We’ve all been there.

Left heartbroken, betrayed, stifled, afraid, destructed at the hands of someone other than ourselves. It’s that bittersweet part of being alive: bitter when it’s fresh, sweet when it’s finally healed.

When discussing emotional healing, everyone seems to fixate on the home run of forgiveness, like it’s something you can simply decide to do. No one ever talks about what it takes to sincerely forgive or how to get there, leaving a lot of people with the common misconception that forgiveness happens on its own with the passing of time.

“You just need to give it some time… time heals all…”

While this may be the case in some light situations where we simply stop caring about someone and the way they hurt us, that’s not what mindful healing actually is. That’s just us mistaking indifference developed over time for forgiveness.

So let’s forget about forgiveness.

Practice conscious sympathy instead

To show compassion is to purposefully shift your perspective to see someone else’s side of things with the pure intentions of sympathizing with their struggles.

I know some of you reading this may already be thinking of that person who hurt you and how they don’t deserve your compassion. And you may be right, they probably don’t. But this isn’t about them as much as it’s is about you. Showing compassion to those who hurt us is oddly the most compassionate thing we can do for ourselves.

I’m not suggesting that you use their history to excuse their actions – one does not pardon the other. I’m suggesting that whenever you’re ready to move on, you start off by recognizing their past and present pains and how they’ve led to your own, instead of trying to conjure up forgiveness that just isn’t ready to exist yet.

How sympathy heals

The hardest part about suffering from emotional pain is the sense of weakness and betrayal that inevitably comes with it. Our tendency to start doubting our own strength is often rooted in the subliminal notion that the ones who hurt us must be completely void of emotion and humanity to do what they did, making us feel like their prey. After all, society tends to attribute emotion to weakness; ruthlessness to strength.

Once our minds establish our own presumed weakness, we start to find reasons why the whole thing was actually our fault: I should have told her to back off, I should have fought harder, I should have known he would hurt me, I should not have been so trusting, I should have, I should have, I should have…

Stop now. Shift gears.

Set your pain aside for a while and open yourself up to reading the person who hurt you like a villain in a story book. We’re all products of genetics and journeys; nature and nurture; sugar, spice and some misery. Everything we are and ever do (good and bad) is the cumulative result of the things we’ve consciously and subconsciously been through. So take in their history, beliefs, intuitions, perceptions, upbringing, intelligence – literally everything that makes them who they are – and use them to make sense of their actions.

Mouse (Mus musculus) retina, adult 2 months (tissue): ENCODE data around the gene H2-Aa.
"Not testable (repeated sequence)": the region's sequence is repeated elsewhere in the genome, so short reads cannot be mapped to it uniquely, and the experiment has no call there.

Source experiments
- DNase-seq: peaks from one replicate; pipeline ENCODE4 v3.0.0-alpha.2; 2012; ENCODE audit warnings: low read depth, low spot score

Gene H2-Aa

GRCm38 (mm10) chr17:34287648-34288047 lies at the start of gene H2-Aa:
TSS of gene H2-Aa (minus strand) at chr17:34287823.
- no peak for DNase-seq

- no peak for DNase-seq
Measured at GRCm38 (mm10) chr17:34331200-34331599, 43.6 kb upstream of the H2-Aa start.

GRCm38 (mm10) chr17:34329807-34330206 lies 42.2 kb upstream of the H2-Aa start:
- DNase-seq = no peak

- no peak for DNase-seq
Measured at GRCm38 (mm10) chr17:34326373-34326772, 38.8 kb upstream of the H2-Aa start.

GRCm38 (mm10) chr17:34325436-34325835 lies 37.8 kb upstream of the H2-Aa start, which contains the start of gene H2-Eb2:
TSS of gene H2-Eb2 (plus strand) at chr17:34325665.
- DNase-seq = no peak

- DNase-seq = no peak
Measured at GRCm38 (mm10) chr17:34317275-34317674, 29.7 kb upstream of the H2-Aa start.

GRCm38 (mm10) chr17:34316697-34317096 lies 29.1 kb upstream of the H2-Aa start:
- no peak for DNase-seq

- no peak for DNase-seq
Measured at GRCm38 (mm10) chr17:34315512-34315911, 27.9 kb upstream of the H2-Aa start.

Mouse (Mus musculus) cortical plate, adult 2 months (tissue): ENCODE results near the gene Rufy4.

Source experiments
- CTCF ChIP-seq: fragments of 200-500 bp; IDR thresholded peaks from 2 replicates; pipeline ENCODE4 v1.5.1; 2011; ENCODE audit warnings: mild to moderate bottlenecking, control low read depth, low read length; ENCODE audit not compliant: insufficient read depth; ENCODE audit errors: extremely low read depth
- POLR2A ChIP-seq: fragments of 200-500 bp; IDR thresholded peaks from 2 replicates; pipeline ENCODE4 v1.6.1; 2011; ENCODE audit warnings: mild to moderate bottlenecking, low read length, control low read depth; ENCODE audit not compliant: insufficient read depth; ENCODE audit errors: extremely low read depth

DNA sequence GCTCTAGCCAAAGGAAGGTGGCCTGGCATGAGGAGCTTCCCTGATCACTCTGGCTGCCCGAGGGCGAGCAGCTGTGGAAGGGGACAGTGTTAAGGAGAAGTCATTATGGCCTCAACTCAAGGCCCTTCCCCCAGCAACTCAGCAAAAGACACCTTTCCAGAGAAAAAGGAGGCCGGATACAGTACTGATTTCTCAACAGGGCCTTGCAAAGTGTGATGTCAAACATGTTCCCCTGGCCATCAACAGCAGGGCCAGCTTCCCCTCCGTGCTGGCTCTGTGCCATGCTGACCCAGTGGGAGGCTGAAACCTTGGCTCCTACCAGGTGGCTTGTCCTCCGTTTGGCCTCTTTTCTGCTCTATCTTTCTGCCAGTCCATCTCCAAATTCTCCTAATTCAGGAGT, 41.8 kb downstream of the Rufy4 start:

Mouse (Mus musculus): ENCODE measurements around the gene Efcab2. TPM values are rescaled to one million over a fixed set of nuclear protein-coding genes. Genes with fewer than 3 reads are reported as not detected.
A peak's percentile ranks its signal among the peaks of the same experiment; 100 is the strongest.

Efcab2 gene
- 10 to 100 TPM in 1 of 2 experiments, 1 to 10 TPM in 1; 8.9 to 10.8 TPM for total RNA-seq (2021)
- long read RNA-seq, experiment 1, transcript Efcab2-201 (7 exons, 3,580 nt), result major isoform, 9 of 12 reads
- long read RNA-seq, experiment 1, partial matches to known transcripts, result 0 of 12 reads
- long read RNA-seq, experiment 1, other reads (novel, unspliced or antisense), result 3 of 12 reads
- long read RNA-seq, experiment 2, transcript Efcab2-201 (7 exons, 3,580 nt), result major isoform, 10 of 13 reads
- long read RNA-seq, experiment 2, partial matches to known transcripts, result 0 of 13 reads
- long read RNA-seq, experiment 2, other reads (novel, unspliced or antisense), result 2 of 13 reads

Your vision of them will steadily start to transition from the cold-blooded monster you see them as, to the normal human being they actually are. Putting those reality-check goggles on will help you realize that you weren’t weak for happening to be a victim of their actions, that it wasn’t your fault, and that it probably wasn’t even about you. It was about them and their bad decisions, rooted in their own faults and weaknesses. That’s not something to hold against them, just something to be aware of.

This doesn’t mean you have to reach out to them if you don’t want to. Often times we’re hurt by the people closest to us, meaning we usually already know them pretty well. Use everything you know about them that helps make sense of who they are to reach that compassionate point of understanding. This should eventually level the playing field, making you feel less sorry for yourself and more sympathetic towards them, and prepping you for genuinely getting past whatever it is they did.

We can’t move on from the things we don’t understand. Finding the kindness to set your anger and vengeance aside and listen to the one person who hurt you the most is a deliberate act of strength by you.  Give them the benefit of the doubt that they probably didn’t do what they did out of pure evilness, but because of an unfortunate series of events that led them there.

And never feel like you have to forgive. In fact, don’t even think about it. Trust that it will come on it’s own when you’re ready.


Peri Elmokadem is a freelance content and creative writer, visual artist and traveller. On any given day, she’ll pick caramel over chocolate, oceans over forests, dogs over cats. She’s on a quest to find her happy gene and help others find theirs through her work. She’s starting to share her typos and faulty brushstrokes with the world.

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This article is part of our series on the theme of Compassion.

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